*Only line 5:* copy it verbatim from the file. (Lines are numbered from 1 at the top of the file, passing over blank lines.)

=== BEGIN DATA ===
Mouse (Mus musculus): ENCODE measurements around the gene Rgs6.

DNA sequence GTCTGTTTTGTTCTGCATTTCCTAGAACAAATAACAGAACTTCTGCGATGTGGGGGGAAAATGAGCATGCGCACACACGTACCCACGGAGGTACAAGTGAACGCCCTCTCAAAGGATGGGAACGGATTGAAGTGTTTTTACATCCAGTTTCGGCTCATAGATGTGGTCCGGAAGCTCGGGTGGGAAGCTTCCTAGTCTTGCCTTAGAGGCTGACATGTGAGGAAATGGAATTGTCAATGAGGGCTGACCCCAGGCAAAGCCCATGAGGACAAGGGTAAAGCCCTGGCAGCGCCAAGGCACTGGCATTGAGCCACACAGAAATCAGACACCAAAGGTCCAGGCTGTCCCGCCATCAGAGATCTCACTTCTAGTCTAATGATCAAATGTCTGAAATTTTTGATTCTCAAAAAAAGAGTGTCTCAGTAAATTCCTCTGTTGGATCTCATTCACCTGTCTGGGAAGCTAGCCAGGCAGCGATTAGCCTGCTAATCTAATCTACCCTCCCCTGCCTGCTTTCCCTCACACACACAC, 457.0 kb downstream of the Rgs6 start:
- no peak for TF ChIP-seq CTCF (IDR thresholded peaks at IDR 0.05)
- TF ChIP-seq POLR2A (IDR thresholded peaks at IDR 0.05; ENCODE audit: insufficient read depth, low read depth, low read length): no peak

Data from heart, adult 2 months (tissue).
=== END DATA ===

Data from heart, adult 2 months (tissue).